ROSSINI : "Meeting with the Maestro in Toulouse"
In collaboration with his father and brother, Aristide Cavaillé-Coll invented a "free" reed keyboard instrument: the " Poïkilorgue " which astonished the famous ROSSINI, who was passing through Toulouse, at the performance of "Robert le Diable" the opera by Meyerbeer. The First Night had been in Paris in November 1831 at the Opera, directed by Dr Louis Véron - in association with the banker, Alexandre Aguado, Marquis de Las Marismas, Maestro Rossini's patron - who was its director and financier. The quality of acting and singing of the company, which included the famous tenor, Adolphe Nourrit, could not have been better and was a tribute to the composer, Meyerbeer, a leader in the German school and its head.
At that time several epidemics broke out and cholera was active between 1829 and 1837.It reached the French capital on March 15 1832 and raged for six months killing eighteen thousand people. The "Journal de Débats" announced on March 28 that "cholera morbus is within our walls" but at the same time reassured its bourgeois clientele that the epidemic only attacked the lower classes. When the death of the then Minister of the Interior, Casimir Périer, a Paris deputy and member of the liberal opposition, was announced, there was a general panic throughout all levels of society! The Opera company fled the capital then. It ended up in the provinces, in Toulouse, where it performed on September 28 1832. Maestro Rossini and his patron, the Marquis de Las Marismas, followed it. The famous meeting with Cavaillé-Coll dates from that day.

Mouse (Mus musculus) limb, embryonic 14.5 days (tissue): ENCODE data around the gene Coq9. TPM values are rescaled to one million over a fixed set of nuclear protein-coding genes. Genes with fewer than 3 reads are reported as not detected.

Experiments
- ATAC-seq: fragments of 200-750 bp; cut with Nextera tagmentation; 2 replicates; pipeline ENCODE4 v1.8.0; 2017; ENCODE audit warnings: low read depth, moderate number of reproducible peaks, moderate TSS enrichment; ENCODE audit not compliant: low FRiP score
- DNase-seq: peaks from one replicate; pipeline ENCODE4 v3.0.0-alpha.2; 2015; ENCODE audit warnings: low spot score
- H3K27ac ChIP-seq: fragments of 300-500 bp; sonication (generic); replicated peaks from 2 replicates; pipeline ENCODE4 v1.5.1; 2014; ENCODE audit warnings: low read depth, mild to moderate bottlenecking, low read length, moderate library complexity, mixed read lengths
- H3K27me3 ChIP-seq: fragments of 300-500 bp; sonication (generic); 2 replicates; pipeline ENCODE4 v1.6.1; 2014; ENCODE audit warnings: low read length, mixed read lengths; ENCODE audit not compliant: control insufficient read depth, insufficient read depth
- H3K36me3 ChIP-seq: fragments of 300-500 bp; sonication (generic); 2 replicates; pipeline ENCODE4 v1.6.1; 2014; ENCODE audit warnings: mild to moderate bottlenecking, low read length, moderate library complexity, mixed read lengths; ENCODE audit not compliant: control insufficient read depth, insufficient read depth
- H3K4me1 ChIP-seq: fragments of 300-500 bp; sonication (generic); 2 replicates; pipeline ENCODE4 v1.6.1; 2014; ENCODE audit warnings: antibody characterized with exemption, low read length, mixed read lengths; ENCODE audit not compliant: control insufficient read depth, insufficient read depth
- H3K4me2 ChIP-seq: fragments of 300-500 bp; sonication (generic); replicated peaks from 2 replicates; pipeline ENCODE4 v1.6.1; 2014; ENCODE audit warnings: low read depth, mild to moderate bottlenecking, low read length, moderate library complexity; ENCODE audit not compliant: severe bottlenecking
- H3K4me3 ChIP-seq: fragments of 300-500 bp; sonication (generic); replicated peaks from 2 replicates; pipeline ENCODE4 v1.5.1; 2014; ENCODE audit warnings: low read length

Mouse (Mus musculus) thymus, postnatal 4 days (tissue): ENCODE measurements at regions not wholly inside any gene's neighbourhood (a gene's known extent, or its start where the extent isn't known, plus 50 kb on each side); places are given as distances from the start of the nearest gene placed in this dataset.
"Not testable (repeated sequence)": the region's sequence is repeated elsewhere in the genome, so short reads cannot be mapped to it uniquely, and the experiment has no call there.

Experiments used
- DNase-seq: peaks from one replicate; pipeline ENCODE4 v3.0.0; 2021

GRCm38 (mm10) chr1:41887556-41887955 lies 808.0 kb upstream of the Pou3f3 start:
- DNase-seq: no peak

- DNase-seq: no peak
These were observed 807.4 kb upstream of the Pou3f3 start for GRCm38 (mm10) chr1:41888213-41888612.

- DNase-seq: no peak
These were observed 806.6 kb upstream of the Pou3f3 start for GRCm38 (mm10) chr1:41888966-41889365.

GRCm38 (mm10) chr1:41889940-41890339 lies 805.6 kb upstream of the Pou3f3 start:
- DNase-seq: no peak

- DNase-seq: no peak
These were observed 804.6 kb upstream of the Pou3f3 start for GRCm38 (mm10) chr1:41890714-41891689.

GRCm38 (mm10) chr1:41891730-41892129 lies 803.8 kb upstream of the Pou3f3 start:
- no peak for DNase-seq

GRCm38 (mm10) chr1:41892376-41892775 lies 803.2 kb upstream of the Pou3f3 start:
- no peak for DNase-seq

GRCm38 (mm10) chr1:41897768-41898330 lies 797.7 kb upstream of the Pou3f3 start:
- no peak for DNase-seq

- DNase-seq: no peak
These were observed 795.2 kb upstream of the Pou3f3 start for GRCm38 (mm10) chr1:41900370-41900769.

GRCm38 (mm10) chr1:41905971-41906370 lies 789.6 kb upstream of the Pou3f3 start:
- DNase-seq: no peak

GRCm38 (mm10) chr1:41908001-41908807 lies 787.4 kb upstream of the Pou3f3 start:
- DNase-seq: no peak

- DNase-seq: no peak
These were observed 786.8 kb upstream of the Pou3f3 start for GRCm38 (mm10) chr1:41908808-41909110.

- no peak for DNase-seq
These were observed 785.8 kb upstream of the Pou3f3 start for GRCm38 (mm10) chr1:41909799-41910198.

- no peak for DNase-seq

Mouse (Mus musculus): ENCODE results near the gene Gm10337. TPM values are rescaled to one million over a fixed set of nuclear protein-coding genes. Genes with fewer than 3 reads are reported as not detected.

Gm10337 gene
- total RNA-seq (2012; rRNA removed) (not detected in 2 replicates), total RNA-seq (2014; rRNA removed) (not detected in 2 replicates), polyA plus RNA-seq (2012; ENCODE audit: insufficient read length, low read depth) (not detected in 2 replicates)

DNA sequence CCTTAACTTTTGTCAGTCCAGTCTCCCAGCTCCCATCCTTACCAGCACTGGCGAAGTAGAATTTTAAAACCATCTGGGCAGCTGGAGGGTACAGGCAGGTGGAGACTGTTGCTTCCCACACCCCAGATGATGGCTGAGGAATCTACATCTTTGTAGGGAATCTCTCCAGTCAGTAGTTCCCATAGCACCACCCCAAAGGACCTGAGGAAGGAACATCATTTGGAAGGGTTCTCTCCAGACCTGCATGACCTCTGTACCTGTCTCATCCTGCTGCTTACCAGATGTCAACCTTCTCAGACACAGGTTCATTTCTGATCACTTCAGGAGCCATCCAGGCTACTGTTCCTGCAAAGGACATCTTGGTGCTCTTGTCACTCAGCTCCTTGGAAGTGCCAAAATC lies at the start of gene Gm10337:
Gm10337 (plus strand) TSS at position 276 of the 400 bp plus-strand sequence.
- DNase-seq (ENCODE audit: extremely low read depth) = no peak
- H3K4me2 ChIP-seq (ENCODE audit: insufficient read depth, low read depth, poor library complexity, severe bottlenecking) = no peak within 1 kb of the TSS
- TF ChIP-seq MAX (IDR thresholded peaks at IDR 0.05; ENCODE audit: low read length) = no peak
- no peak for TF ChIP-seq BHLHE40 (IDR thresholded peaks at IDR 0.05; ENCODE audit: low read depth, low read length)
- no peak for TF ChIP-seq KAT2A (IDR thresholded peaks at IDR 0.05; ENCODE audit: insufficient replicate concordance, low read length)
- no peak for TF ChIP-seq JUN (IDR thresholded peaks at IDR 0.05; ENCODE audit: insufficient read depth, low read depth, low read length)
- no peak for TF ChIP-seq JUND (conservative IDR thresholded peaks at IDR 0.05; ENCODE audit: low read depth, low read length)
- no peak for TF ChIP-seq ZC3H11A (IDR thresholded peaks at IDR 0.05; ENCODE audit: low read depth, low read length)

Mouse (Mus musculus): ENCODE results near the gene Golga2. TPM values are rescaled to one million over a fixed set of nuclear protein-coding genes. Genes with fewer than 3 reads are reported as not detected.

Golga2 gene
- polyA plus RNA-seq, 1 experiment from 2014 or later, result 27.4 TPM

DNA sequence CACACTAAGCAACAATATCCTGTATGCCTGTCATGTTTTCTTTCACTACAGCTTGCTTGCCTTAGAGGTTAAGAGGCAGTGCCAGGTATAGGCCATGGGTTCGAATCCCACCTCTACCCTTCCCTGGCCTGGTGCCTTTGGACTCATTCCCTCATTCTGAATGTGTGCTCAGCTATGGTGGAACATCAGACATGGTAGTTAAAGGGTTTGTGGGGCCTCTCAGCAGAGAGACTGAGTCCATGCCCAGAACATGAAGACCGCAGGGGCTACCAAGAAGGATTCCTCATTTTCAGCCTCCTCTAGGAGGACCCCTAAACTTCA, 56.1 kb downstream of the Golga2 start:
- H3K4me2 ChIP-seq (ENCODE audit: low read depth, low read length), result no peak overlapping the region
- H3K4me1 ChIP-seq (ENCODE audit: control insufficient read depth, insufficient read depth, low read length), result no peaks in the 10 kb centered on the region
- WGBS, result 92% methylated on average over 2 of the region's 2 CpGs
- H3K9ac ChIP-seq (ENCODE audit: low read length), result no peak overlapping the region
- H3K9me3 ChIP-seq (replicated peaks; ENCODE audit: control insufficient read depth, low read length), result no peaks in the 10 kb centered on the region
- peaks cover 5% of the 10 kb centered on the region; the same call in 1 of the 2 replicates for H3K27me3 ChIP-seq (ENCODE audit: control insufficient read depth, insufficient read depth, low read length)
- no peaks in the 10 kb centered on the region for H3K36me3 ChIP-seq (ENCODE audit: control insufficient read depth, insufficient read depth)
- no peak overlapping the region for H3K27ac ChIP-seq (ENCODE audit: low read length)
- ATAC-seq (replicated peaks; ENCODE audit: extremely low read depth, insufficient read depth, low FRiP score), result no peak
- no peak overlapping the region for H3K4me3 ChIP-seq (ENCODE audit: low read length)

Cholera was therefore the fortuitous reason for the rise of the young Aristide Cavaillé-Coll whom Prefect Barennes introduced, thanks to that performance on the stage of the Capitole, in the presence of Rossini. He heard Cavaillé-Coll's "Poïkilorgue" accompanied by the singers. The "free" reed instrument of Cavaillé-Coll Père &Fils benefited from that bit of luck and was inaugurated on March 7 1833 before a committee of competent friends chosen by Dominique Cavaillé-Coll, his father. Prefect Barennes was chairman and they met again on August 3 to judge the "Piano-poïkilorgue" model - derived from the basic principle - which consisted of an addition of an "expressive" "free" reed stop (oboe) which acted on the last three octaves of the grand piano lent for that purpose by Mr. Charles Ponsan, organist of the La Dalbade
Aristide Cavaillé-Coll set out for the capital the following year after the threat of cholera faded at the end of 1832. He "went up to Paris" with his circular saw, his poïkilorgue and his piano- poïkilorgue as baggage and references. In the interim he had developed his relationship with Mr. Boisgiraud and Mr. Borrel. He could finally win over the Academies and be introduced with letters of reference.
The initiatory journey to Paris took shape and on September 21 1833, his arrival at No 11 Quai Voltaire, was reported.